“Chains of habit are too light to be felt until they are too heavy to be broken.” -Warren Buffett

Making a plan for life's unexpected twists and turns: Emergency Savings

2020 has taught me (and I suspect many others) is that we need to be prepared for the unexpected twists and turns life may throw at us!

This year has had many twists... Let's start with Covid-19. Who would've imagined?! There are others including wildfires, floods, and a mass shooting.  It has been heavy and sad.  It is all too much sometimes.  And yet in the midst of it, I'm grateful.  Grateful for my family, our home, our safety, our leaders, our country, our healthcare.  Grateful that these situations aren't our norm.  Grateful my kids feel save and have declared this the "best pandemic ever".  Grateful we aren't financially ruined by this.
One thing this year and other's like it have taught me is that we need to be prepared for emergencies.  Not in the "build a bunker" kind of way, but by having funds available so that a minor (or major) emergency doesn't push us over the edge.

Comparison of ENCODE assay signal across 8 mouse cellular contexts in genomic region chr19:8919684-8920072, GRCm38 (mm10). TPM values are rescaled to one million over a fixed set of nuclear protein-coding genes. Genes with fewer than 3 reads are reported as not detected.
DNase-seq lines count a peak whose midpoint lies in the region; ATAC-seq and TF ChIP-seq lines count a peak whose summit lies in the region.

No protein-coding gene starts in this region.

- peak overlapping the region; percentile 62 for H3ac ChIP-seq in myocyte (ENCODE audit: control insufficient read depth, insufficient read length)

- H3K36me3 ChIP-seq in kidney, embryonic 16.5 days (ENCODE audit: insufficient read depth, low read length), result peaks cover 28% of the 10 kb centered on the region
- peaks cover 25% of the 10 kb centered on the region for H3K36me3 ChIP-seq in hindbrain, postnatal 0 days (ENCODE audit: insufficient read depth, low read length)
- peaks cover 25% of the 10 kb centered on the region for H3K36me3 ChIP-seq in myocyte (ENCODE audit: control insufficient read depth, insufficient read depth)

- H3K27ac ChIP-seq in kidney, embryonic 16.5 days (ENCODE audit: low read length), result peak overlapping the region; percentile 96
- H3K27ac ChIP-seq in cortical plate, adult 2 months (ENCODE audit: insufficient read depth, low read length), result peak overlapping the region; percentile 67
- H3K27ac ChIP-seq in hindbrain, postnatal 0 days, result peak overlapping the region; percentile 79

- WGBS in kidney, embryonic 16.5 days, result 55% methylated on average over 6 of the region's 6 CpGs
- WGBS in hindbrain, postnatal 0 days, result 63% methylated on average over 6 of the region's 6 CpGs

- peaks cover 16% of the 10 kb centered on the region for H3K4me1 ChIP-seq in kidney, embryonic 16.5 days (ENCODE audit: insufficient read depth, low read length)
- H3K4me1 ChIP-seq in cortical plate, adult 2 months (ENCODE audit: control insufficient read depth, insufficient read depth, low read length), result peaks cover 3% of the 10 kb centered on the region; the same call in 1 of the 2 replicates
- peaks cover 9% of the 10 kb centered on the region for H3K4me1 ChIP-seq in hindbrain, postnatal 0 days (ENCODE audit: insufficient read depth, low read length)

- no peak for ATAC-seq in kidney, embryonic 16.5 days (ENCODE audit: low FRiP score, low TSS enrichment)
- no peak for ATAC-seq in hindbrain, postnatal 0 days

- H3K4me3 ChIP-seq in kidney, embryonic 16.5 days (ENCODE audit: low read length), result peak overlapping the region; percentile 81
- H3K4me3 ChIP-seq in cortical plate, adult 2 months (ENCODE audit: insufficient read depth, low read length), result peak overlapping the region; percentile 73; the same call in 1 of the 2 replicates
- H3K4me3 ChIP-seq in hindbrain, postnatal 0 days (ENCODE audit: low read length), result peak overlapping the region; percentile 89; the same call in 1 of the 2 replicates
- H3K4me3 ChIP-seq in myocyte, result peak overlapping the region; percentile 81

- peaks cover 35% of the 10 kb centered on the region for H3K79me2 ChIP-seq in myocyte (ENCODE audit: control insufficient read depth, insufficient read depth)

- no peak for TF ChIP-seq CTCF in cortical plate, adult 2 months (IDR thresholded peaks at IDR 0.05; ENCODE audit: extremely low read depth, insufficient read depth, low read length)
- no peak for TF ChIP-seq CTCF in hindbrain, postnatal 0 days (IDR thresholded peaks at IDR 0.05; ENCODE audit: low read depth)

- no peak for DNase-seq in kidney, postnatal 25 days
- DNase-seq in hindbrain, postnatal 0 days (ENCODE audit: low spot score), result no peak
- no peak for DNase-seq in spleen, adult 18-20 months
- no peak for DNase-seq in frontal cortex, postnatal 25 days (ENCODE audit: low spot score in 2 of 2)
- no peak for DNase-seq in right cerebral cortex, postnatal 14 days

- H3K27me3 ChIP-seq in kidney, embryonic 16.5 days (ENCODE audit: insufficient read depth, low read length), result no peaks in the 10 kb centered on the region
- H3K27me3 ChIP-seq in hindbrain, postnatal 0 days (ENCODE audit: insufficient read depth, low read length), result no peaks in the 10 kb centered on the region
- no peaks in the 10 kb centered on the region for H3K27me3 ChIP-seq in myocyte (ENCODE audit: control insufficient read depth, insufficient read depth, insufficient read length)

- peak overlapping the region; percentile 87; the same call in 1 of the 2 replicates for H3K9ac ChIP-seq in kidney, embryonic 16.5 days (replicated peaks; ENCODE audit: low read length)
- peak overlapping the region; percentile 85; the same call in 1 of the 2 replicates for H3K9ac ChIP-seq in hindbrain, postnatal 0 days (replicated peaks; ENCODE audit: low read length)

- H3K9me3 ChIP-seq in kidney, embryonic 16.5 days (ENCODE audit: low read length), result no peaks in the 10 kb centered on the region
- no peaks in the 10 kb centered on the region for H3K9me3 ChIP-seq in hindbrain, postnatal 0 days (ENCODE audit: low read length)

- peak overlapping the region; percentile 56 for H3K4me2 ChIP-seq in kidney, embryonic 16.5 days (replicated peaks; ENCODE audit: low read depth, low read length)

My btitmoji has been pandemic updated...
Business on the top, yoga pants on the bottom

By having skills, we can cope with minor repairs to extend the life of things in our home.  Skills like cooking and baking mean we can extend the life of our food (canning, freezing or otherwise) and by ensuring a level of sustainability in our actions (regrowing veggies from scraps, having a small garden, freezing or otherwise reusing leftovers). 

By having an emergency fund, we can cope with temporary decreases in income.  We can adjust our budget to stretch even further, we can reduce ongoing expenses and direct those funds to savings, or our mortgage.  By accelerating our mortgage pay off, we can skip or reduce payments without needing to dip into formal deferral options that may negatively impact us moving forward.

All these actions and more ensure we are not ruined or majorly impacted by life taking a small (or even large) sideline.  Times like this are hard, for everyone, in different ways.  But we are able to cope because when times weren't so hard, we made the choice to save, to learn skills, to figure things out.  There is freedom in that choice, and now because of it we aren't on the brink of personal financial disaster and the pressures we feel are far less than they would have been otherwise.

I encourage you to consider if there are a few simple changes you can make to get yourself financially on track, so you too can enjoy the freedom and peace of mind that brings.

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